The goal: to break the sequence of illness at an early stage
Vivianne Malmström, professor of rheumatological immunology, is doing research to enable autoimmune diseases like rheumatism to be cured and prevented in the future. To achieve this, more knowledge is needed about the diseases' mechanisms at the molecular level.
Vivianne Malmström is researching the autoimmune mechanisms behind rheumatism. On the paper in front of her, the chain of immunological reactions is growing longer and longer as she draws and explains how everything is interconnected.
"Here, at the end of the process, are the drugs we use at the moment," she says. "They attack the symptoms of the disease. But instead, if we broke this chain at an early stage and removed the causes of the disease, we would have a curing treatment, or prevention, which would stop the onset of the disease. That is what I hope our research will lead to."
One of the issues that Vivianne Malmström is very keen to solve is exactly which T cells trigger the autoimmune reaction.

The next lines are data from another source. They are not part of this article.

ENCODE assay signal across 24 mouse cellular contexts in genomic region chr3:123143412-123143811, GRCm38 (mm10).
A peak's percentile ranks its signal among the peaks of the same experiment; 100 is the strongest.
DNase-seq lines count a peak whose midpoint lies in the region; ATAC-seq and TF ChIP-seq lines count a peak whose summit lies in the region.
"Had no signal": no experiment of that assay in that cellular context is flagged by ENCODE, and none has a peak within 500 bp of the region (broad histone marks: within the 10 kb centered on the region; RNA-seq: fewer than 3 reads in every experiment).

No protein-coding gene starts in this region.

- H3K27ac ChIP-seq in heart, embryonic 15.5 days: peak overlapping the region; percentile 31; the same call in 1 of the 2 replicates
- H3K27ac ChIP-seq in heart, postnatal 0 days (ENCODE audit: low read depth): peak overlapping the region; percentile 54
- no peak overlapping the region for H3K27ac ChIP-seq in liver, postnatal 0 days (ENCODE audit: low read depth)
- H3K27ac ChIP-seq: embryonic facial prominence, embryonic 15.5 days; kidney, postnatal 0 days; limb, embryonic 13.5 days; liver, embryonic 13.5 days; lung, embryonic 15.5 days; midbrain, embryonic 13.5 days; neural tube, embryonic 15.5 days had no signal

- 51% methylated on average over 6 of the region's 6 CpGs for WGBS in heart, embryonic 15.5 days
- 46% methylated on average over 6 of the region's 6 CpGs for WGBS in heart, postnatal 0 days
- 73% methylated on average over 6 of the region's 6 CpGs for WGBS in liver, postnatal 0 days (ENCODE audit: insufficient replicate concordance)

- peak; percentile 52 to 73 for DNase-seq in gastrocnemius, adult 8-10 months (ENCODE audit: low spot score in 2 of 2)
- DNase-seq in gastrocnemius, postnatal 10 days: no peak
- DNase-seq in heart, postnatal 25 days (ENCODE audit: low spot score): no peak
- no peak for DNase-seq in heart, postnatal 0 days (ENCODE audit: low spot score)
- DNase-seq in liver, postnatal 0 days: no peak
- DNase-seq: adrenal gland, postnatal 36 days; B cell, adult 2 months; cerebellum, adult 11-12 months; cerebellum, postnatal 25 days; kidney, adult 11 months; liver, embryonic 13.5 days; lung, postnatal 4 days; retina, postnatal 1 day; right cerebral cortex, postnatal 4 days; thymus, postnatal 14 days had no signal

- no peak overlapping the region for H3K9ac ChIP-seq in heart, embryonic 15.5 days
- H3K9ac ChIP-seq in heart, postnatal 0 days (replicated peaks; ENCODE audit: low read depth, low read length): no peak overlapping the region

"Understanding what characterises them is the first step toward finding treatments that can neutralise these T cells. It would arrest the whole illness," she explains. "Of one million T cells, maybe only 50-60 are activated. It was not until very recently that we had the tools to study such a small proportion."
Her research group is also studying autoantibodies to understand more about their role in inflammation. It is assumed that they contribute to the illness, but how is still unclear.
"We are generating autoantibodies from patient material to study this," she says. "Drawing off synovial fluid is a part of usual treatment, and patients can donate the liquid to research if they want to. Almost all do. Sometimes we also get bone marrow from joint prosthesis operations. We have a fantastic supply of material through our close collaboration with the hospital."
Text: Anders Nilsson, first published in "Från Cell till Samhälle", 2014.